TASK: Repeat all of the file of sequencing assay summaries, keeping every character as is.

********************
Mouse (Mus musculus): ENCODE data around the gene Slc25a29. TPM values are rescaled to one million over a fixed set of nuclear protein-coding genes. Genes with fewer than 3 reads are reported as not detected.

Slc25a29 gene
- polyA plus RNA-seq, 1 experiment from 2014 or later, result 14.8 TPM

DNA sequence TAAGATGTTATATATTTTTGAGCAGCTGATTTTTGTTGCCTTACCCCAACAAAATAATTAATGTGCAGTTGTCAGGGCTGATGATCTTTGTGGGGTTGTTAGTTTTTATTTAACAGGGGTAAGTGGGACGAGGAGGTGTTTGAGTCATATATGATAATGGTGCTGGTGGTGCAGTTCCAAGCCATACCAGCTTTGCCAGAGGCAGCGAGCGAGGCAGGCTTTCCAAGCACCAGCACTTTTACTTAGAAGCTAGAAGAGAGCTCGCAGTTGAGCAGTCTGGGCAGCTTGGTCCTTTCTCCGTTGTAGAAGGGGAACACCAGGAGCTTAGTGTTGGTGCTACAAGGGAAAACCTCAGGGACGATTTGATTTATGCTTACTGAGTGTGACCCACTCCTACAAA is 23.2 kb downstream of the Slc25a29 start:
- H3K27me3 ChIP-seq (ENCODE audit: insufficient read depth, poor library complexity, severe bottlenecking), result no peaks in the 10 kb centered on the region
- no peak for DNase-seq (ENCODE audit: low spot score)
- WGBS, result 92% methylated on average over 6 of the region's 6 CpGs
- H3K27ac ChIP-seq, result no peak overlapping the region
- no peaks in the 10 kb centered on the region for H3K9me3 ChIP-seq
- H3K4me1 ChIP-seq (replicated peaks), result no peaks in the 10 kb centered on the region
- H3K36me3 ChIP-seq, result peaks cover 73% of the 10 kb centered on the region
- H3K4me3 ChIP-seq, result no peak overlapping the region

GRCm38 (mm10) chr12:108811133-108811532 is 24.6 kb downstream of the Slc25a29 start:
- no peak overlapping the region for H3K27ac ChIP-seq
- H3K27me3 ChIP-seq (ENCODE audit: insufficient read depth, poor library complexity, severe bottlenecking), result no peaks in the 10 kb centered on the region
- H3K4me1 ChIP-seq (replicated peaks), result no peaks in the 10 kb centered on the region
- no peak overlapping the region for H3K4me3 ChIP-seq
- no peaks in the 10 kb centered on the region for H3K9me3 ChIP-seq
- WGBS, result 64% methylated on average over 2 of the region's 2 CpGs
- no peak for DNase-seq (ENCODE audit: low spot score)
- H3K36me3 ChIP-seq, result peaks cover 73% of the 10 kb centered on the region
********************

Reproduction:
Mouse (Mus musculus): ENCODE data around the gene Slc25a29. TPM values are rescaled to one million over a fixed set of nuclear protein-coding genes. Genes with fewer than 3 reads are reported as not detected.

Slc25a29 gene
- polyA plus RNA-seq, 1 experiment from 2014 or later, result 14.8 TPM

DNA sequence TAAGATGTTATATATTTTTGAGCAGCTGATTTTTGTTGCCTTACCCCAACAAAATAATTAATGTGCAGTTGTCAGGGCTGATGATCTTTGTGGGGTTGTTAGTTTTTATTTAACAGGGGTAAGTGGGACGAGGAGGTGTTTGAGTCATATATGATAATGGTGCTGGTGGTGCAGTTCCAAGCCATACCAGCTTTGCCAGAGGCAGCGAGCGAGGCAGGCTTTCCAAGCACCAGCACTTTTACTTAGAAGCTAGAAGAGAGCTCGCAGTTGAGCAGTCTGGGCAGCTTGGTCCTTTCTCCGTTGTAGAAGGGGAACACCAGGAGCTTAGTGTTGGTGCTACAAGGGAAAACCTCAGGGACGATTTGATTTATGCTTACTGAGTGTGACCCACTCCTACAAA is 23.2 kb downstream of the Slc25a29 start:
- H3K27me3 ChIP-seq (ENCODE audit: insufficient read depth, poor library complexity, severe bottlenecking), result no peaks in the 10 kb centered on the region
- no peak for DNase-seq (ENCODE audit: low spot score)
- WGBS, result 92% methylated on average over 6 of the region's 6 CpGs
- H3K27ac ChIP-seq, result no peak overlapping the region
- no peaks in the 10 kb centered on the region for H3K9me3 ChIP-seq
- H3K4me1 ChIP-seq (replicated peaks), result no peaks in the 10 kb centered on the region
- H3K36me3 ChIP-seq, result peaks cover 73% of the 10 kb centered on the region
- H3K4me3 ChIP-seq, result no peak overlapping the region

GRCm38 (mm10) chr12:108811133-108811532 is 24.6 kb downstream of the Slc25a29 start:
- no peak overlapping the region for H3K27ac ChIP-seq
- H3K27me3 ChIP-seq (ENCODE audit: insufficient read depth, poor library complexity, severe bottlenecking), result no peaks in the 10 kb centered on the region
- H3K4me1 ChIP-seq (replicated peaks), result no peaks in the 10 kb centered on the region
- no peak overlapping the region for H3K4me3 ChIP-seq
- no peaks in the 10 kb centered on the region for H3K9me3 ChIP-seq
- WGBS, result 64% methylated on average over 2 of the region's 2 CpGs
- no peak for DNase-seq (ENCODE audit: low spot score)
- H3K36me3 ChIP-seq, result peaks cover 73% of the 10 kb centered on the region